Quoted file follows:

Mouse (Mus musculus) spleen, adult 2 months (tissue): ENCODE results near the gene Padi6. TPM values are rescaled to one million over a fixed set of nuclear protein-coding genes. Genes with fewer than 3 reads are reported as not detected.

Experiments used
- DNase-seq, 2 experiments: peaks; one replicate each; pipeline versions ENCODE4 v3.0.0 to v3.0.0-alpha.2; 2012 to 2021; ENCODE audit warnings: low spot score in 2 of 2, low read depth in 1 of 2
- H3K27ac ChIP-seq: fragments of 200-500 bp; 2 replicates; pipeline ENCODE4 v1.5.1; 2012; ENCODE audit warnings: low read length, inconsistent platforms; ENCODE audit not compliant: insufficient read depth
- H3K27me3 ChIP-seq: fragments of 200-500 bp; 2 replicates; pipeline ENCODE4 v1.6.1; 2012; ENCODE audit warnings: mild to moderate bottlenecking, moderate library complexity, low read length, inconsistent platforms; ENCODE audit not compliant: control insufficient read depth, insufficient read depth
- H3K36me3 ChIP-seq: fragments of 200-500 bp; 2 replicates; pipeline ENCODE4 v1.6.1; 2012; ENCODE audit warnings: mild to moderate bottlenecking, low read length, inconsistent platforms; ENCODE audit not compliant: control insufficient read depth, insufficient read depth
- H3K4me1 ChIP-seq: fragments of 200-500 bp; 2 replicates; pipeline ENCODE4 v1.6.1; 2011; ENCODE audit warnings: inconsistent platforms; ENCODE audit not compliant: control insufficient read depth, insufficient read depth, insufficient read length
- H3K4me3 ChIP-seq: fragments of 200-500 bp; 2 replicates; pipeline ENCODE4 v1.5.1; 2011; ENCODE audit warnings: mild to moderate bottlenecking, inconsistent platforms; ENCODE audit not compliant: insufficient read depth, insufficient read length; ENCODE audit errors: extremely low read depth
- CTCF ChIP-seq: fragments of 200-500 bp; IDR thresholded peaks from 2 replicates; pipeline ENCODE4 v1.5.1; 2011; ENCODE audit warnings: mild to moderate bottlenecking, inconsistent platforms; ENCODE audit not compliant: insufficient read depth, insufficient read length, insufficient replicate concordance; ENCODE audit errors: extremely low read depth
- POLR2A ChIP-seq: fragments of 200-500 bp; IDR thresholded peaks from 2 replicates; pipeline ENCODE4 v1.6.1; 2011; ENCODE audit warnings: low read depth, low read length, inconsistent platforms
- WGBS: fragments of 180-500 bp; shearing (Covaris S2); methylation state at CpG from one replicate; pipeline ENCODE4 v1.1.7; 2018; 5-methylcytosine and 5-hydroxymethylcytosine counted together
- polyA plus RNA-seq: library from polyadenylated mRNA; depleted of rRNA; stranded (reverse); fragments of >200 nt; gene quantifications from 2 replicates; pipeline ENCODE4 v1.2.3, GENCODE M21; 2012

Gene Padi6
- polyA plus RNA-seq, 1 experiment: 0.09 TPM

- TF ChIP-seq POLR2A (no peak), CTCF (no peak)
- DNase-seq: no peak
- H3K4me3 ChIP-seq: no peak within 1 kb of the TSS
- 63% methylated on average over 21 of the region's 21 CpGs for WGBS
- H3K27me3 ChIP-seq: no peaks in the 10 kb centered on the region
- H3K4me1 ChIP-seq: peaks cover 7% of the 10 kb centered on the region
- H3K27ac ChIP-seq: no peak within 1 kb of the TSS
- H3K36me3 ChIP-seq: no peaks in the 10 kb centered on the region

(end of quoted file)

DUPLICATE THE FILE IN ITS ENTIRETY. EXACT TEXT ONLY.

Mouse (Mus musculus) spleen, adult 2 months (tissue): ENCODE results near the gene Padi6. TPM values are rescaled to one million over a fixed set of nuclear protein-coding genes. Genes with fewer than 3 reads are reported as not detected.

Experiments used
- DNase-seq, 2 experiments: peaks; one replicate each; pipeline versions ENCODE4 v3.0.0 to v3.0.0-alpha.2; 2012 to 2021; ENCODE audit warnings: low spot score in 2 of 2, low read depth in 1 of 2
- H3K27ac ChIP-seq: fragments of 200-500 bp; 2 replicates; pipeline ENCODE4 v1.5.1; 2012; ENCODE audit warnings: low read length, inconsistent platforms; ENCODE audit not compliant: insufficient read depth
- H3K27me3 ChIP-seq: fragments of 200-500 bp; 2 replicates; pipeline ENCODE4 v1.6.1; 2012; ENCODE audit warnings: mild to moderate bottlenecking, moderate library complexity, low read length, inconsistent platforms; ENCODE audit not compliant: control insufficient read depth, insufficient read depth
- H3K36me3 ChIP-seq: fragments of 200-500 bp; 2 replicates; pipeline ENCODE4 v1.6.1; 2012; ENCODE audit warnings: mild to moderate bottlenecking, low read length, inconsistent platforms; ENCODE audit not compliant: control insufficient read depth, insufficient read depth
- H3K4me1 ChIP-seq: fragments of 200-500 bp; 2 replicates; pipeline ENCODE4 v1.6.1; 2011; ENCODE audit warnings: inconsistent platforms; ENCODE audit not compliant: control insufficient read depth, insufficient read depth, insufficient read length
- H3K4me3 ChIP-seq: fragments of 200-500 bp; 2 replicates; pipeline ENCODE4 v1.5.1; 2011; ENCODE audit warnings: mild to moderate bottlenecking, inconsistent platforms; ENCODE audit not compliant: insufficient read depth, insufficient read length; ENCODE audit errors: extremely low read depth
- CTCF ChIP-seq: fragments of 200-500 bp; IDR thresholded peaks from 2 replicates; pipeline ENCODE4 v1.5.1; 2011; ENCODE audit warnings: mild to moderate bottlenecking, inconsistent platforms; ENCODE audit not compliant: insufficient read depth, insufficient read length, insufficient replicate concordance; ENCODE audit errors: extremely low read depth
- POLR2A ChIP-seq: fragments of 200-500 bp; IDR thresholded peaks from 2 replicates; pipeline ENCODE4 v1.6.1; 2011; ENCODE audit warnings: low read depth, low read length, inconsistent platforms
- WGBS: fragments of 180-500 bp; shearing (Covaris S2); methylation state at CpG from one replicate; pipeline ENCODE4 v1.1.7; 2018; 5-methylcytosine and 5-hydroxymethylcytosine counted together
- polyA plus RNA-seq: library from polyadenylated mRNA; depleted of rRNA; stranded (reverse); fragments of >200 nt; gene quantifications from 2 replicates; pipeline ENCODE4 v1.2.3, GENCODE M21; 2012

Gene Padi6
- polyA plus RNA-seq, 1 experiment: 0.09 TPM

- TF ChIP-seq POLR2A (no peak), CTCF (no peak)
- DNase-seq: no peak
- H3K4me3 ChIP-seq: no peak within 1 kb of the TSS
- 63% methylated on average over 21 of the region's 21 CpGs for WGBS
- H3K27me3 ChIP-seq: no peaks in the 10 kb centered on the region
- H3K4me1 ChIP-seq: peaks cover 7% of the 10 kb centered on the region
- H3K27ac ChIP-seq: no peak within 1 kb of the TSS
- H3K36me3 ChIP-seq: no peaks in the 10 kb centered on the region